Thirteen years after the Obama administration first began pouring tens of billions of dollars into solar energy subsidies that did little to increase the renewable’s share in electricity generation, the Biden-Harris administration has announced over $5.5 billion in funding for low- and no-emission transit vehicles as gas prices skyrocket.
In 2009, with the enactment of the American Recovery and Reinvestment Act, the Brookings Institution estimated over $150 billion would be spent on green initiatives, including subsidies for solar energy, over the years 2009-2014.
Yet, despite Obama’s massive bet on solar, more than a decade later, in 2020, solar energy still accounted for just 2.3% of total electricity generation in the U.S., according to the Energy Information Administration. During the same year, all renewable energy sources combined represented 20% of U.S. electricity generation — compared to natural gas at 40%, nuclear at 20%, and coal at 19%.
“Our transportation sector has reached a turning point,” Vice President Kamala Harris declared last week in announcing an administration initiative to “expand clean public transit and school buses, reduce emissions from dirty diesel trucks, and create good-paying jobs.”
“We have the technologies to transition to a zero-emission fleet,” said Harris, as the White House announced $17 million in funding from the Environmental Protection Agency (EPA) for electric zero-emission and low-emission school buses. “Our administration together, all of us, is working to make that possibility a reality.
“We can clean our air and protect the health of our children. We can connect all our communities for affordable, accessible, and reliable public transportation. We can address the climate crisis and grow our economy at the same time.”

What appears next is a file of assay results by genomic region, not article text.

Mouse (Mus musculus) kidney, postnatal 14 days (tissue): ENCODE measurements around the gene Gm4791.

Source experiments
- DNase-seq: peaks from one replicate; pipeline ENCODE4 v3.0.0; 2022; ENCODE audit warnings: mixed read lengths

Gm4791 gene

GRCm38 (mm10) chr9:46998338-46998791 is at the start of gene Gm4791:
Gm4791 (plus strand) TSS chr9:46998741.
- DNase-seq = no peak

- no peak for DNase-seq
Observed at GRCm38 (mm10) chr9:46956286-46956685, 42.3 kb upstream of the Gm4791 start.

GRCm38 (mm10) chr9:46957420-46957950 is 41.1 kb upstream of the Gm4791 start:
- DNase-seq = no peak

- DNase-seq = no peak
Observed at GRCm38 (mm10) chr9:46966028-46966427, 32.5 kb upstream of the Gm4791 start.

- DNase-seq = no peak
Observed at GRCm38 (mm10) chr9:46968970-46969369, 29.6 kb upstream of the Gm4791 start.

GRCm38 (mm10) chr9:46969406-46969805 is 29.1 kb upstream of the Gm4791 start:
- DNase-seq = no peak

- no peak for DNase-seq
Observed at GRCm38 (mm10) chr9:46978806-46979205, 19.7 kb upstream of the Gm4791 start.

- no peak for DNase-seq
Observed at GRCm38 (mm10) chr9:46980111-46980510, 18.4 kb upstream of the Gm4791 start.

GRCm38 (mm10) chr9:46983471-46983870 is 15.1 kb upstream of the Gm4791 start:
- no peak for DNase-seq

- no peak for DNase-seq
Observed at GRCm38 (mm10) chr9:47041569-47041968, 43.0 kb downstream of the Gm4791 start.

“Vice President Kamala Harris and DOT Secretary Pete Buttigieg spent the afternoon promoting electric vehicles and Green New Deal policies,” teeted Rep. Markwayne Mullin (R-Okla.) in response to the administration rollout of its clean transit initiative. “Are you kidding me? The Biden Administration could not be more tone deaf.”
In order to meet the Biden administration’s goal of net-zero emissions in the U.S. by 2050, virtually all gas-powered vehicles would have to be replaced “with cleaner electric vehicles charged largely by low-carbon power sources such as solar, wind or nuclear plants,” the New York Times reported in March 2021.
Automakers would have to stop selling gas-powered vehicles by 2035, and 350 million electric vehicles would be needed by 2050, according to the article.
“Doing so would also require a massive expansion of the nation’s electric grid and vast new supplies of battery materials like lithium and cobalt,” the Times reported. “One possibility is that the nation reaches a tipping point: As more and more plug-in vehicles start appearing on the roads, gas stations and crude oil refineries start closing down, while auto repair shops shift to mainly servicing electric models. Eventually, it might be too much of a hassle for people to own conventional gasoline-powered cars.”
MIT economist Christopher Knittel told the Times such a transition “would not shock” him.
“Right now it can be inconvenient to own an electric vehicle if there are no charging stations around,” he said. “But if we do get to a world where there are charging stations everywhere and few gas stations around, suddenly it’s less convenient to own a conventional vehicle.”
The Daily Wire host Candace Owens on Wednesday suggested there is a connection between the transition to electric and the Russian invasion of Ukraine.
“The West is attempting to rapidly divest from oil and force its citizenry into electric and they need a war to do it,” she tweeted. “All of these corrupt leaders are long on electric (hence clearing the way for China to mine lithium-rich Afghanistan). The entire world is an energy map.”
Andrew Wheeler, former administrator of the EPA under former President Trump, told the John Solomon Reports podcast in October that electric vehicle batteries do not currently have a clean method of disposal.
“Right now, when you trade in your old [electric vehicle] battery, most of them are just going to warehouses and sitting in warehouses until we perfect technology to dispose of them,” Wheeler explained. “And those chemicals can leach into the groundwater — we’re sitting on potential Superfund sites that we’re creating today that are going to plague us for the next generation if we don’t do something about it.”